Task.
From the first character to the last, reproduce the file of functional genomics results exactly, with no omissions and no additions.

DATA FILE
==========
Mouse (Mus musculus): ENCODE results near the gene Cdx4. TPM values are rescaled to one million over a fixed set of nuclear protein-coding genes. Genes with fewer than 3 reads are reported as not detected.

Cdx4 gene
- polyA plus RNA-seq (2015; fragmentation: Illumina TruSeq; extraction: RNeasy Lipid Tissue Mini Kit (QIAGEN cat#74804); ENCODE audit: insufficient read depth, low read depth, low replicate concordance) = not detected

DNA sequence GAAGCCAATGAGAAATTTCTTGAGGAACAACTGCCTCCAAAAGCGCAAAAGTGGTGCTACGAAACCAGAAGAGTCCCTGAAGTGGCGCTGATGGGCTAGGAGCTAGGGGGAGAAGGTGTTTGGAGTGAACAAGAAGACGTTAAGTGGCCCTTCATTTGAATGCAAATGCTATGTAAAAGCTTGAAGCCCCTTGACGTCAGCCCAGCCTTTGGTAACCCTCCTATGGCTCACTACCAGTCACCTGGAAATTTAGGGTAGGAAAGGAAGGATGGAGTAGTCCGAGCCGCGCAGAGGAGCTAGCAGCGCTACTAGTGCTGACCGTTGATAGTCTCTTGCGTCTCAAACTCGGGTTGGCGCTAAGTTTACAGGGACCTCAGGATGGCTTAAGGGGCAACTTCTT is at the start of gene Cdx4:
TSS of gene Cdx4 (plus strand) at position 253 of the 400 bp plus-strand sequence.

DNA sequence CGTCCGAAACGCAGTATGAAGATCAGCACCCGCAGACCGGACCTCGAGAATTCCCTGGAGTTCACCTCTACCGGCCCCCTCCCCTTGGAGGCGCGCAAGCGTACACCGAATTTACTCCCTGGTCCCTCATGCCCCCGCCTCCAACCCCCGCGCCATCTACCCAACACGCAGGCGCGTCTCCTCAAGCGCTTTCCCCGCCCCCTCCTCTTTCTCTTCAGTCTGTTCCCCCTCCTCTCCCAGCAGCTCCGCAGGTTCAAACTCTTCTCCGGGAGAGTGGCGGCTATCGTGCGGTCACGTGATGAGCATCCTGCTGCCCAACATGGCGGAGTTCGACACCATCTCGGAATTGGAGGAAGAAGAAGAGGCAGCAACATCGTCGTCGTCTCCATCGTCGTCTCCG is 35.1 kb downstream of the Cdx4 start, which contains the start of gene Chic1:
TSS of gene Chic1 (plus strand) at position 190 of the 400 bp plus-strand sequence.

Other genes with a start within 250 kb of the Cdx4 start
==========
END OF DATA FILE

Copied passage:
Mouse (Mus musculus): ENCODE results near the gene Cdx4. TPM values are rescaled to one million over a fixed set of nuclear protein-coding genes. Genes with fewer than 3 reads are reported as not detected.

Cdx4 gene
- polyA plus RNA-seq (2015; fragmentation: Illumina TruSeq; extraction: RNeasy Lipid Tissue Mini Kit (QIAGEN cat#74804); ENCODE audit: insufficient read depth, low read depth, low replicate concordance) = not detected

DNA sequence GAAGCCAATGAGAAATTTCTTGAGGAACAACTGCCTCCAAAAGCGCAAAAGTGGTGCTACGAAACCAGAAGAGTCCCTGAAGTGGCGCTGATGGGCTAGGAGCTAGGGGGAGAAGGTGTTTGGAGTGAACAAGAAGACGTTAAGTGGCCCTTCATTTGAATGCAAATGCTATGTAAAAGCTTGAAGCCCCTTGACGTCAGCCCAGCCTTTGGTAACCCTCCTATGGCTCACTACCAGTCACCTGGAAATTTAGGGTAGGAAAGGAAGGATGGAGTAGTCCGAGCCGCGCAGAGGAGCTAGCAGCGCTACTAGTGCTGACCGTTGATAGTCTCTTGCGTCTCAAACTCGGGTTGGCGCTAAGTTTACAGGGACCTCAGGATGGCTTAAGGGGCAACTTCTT is at the start of gene Cdx4:
TSS of gene Cdx4 (plus strand) at position 253 of the 400 bp plus-strand sequence.

DNA sequence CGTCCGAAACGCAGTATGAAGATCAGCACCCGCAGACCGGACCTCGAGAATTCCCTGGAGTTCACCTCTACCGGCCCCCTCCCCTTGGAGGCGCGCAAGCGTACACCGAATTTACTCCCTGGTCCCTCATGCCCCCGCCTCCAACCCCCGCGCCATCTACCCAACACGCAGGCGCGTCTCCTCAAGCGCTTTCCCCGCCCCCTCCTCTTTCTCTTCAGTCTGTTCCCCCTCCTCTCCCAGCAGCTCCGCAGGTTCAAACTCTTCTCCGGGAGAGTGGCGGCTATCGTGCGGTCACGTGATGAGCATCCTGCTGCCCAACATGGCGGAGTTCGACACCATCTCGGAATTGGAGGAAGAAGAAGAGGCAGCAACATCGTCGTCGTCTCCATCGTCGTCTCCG is 35.1 kb downstream of the Cdx4 start, which contains the start of gene Chic1:
TSS of gene Chic1 (plus strand) at position 190 of the 400 bp plus-strand sequence.

Other genes with a start within 250 kb of the Cdx4 start